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Gaming Guru

 

Slot Machine Malfunctions

31 October 2009

When you play a slot machine or video game, you enter into a contract with the casino. The payout table (or "glass") on top of the machine spells out the coin payout for various symbol combinations. An important element of the contract is the message on the glass saying that a "Malfunction voids all pays and plays." Or something to that effect.

After a big jackpot hit, slot personnel routinely open up the slot to be sure it hasn't been tampered with and that the slot's computer program is working properly. They then compare the computer's electronic record of the game against the symbol combination displayed on the reels.

If the symbol combination on the reels doesn't match the electronic record of the game, a malfunction is declared and the jackpot is denied. It's the computer's electronic record of the game that is considered the actual outcome. Not what's displayed on the reels.

In Nevada, the Gaming Control Board ruled that in case of a malfunction, the player is entitled to receive only a refund of the wager made on the voided play. Should you wish to dispute a Nevada casino's claim of a malfunction or incorrect payout, insist on getting everything documented: the time, date, place, names of witnesses, casino personnel, etc.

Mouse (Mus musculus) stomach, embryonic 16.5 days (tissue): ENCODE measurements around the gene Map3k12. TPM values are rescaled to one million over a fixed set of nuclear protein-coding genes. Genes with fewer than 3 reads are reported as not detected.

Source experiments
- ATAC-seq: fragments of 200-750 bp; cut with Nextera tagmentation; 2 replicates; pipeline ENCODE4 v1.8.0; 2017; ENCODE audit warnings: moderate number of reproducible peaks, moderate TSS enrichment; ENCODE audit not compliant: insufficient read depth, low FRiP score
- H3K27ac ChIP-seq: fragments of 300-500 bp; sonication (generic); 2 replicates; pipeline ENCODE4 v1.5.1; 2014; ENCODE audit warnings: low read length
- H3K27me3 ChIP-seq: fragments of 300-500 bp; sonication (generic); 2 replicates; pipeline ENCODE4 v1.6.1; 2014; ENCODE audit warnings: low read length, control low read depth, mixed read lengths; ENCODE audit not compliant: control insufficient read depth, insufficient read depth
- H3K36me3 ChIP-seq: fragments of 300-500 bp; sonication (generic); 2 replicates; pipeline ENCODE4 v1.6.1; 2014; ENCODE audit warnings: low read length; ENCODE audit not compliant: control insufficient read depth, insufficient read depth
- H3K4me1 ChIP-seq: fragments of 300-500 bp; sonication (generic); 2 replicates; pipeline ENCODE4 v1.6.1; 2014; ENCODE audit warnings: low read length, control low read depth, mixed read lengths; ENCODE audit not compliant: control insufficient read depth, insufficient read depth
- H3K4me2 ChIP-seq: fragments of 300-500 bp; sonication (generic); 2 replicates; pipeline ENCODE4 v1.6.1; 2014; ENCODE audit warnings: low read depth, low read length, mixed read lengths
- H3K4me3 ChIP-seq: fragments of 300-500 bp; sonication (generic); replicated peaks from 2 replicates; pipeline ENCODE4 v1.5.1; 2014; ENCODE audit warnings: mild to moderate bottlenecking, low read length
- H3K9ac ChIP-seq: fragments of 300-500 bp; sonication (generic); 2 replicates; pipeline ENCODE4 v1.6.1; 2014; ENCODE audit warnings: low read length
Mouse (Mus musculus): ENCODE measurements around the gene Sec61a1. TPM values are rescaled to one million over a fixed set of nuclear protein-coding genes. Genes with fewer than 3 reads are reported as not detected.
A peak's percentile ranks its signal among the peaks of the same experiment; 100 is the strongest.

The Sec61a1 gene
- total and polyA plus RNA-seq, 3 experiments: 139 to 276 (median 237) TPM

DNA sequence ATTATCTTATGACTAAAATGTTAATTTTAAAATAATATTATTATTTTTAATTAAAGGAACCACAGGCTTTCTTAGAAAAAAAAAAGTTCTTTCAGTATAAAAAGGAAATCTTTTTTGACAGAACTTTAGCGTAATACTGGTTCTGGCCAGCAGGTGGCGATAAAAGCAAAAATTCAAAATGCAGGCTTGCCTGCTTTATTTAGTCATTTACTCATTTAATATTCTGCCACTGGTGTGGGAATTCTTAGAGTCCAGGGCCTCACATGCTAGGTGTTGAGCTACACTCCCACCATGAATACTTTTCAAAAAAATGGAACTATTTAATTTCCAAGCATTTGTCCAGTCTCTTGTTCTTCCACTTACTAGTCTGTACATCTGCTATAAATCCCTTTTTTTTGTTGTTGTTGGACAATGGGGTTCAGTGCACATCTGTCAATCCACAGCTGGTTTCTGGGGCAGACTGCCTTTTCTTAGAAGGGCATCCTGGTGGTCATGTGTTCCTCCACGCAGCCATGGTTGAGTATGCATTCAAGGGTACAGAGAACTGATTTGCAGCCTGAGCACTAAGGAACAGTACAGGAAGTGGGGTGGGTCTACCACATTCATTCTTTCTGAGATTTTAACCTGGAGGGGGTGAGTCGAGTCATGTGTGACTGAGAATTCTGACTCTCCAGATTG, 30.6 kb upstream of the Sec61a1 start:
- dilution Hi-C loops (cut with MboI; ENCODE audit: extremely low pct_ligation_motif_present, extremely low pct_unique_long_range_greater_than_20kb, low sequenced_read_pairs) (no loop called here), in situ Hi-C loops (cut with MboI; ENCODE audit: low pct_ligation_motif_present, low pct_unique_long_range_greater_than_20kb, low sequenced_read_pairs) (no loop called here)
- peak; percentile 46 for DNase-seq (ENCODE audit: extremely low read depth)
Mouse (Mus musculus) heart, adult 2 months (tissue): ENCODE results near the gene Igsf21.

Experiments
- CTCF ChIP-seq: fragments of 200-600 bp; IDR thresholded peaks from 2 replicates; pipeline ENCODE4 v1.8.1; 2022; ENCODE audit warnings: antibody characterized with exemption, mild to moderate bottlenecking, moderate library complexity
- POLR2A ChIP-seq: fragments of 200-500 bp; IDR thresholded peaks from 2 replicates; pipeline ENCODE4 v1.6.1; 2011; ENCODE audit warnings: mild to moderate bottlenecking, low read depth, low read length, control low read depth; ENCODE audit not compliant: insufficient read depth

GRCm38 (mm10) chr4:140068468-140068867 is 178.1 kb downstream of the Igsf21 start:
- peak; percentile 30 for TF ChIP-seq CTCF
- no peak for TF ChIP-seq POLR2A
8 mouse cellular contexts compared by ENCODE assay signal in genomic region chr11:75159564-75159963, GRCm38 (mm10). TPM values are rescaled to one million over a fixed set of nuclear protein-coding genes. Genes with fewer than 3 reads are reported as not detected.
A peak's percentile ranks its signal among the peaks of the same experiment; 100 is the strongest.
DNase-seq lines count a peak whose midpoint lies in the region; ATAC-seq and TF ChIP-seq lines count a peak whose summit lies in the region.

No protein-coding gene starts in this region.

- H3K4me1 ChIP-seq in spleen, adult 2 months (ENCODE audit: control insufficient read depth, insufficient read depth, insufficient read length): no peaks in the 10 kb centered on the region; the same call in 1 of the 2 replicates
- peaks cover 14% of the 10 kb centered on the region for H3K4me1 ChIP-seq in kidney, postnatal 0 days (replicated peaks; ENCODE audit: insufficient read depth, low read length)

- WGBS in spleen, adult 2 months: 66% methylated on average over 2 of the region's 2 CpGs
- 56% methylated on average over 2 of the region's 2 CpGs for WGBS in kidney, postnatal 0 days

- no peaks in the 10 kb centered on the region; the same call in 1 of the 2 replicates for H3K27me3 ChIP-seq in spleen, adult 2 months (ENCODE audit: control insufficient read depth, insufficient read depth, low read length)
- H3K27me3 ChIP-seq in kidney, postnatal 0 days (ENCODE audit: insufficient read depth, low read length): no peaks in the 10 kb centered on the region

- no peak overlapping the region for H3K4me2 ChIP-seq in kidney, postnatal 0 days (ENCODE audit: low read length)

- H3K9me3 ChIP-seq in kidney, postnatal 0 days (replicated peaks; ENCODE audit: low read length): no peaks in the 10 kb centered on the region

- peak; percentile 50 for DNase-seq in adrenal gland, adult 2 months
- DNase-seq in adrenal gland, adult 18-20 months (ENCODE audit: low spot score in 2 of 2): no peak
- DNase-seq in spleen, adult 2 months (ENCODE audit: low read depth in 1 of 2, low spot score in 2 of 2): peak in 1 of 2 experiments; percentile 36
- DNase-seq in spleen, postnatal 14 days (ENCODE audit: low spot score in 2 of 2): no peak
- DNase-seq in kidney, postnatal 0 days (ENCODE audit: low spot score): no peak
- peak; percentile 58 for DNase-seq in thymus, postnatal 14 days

If the amount of the dispute is over $500, the casino must notify the Enforcement Division of the Nevada Gaming Control Board. If the amount is under $500, you can ask the casino to phone the Enforcement Division (open 24 hours a day) so you can speak to an agent. If it refuses, ask for the phone number and make the call yourself. Just don't leave. Make the call from the casino.

In New Jersey, the state gaming control board has a resident agent in each casino, also available 24 hours a day.

The computer chips in today's slots have a memory of at least the last three or four games played including how many coins were inserted, when played, and the win-loss symbols that came up. Evidence that's hard to dispute.

Every casino, no matter where located, is subject to some type of state gaming control. So if you wish to make a claim or complaint against a casino, contact the applicable state gaming authority.

Larry Mak
Larry Mak is a former science writer at the California Institute of Technology and he is currently a freelance gaming author.

Books by Larry Mak:

Larry Mak
Larry Mak is a former science writer at the California Institute of Technology and he is currently a freelance gaming author.

Books by Larry Mak: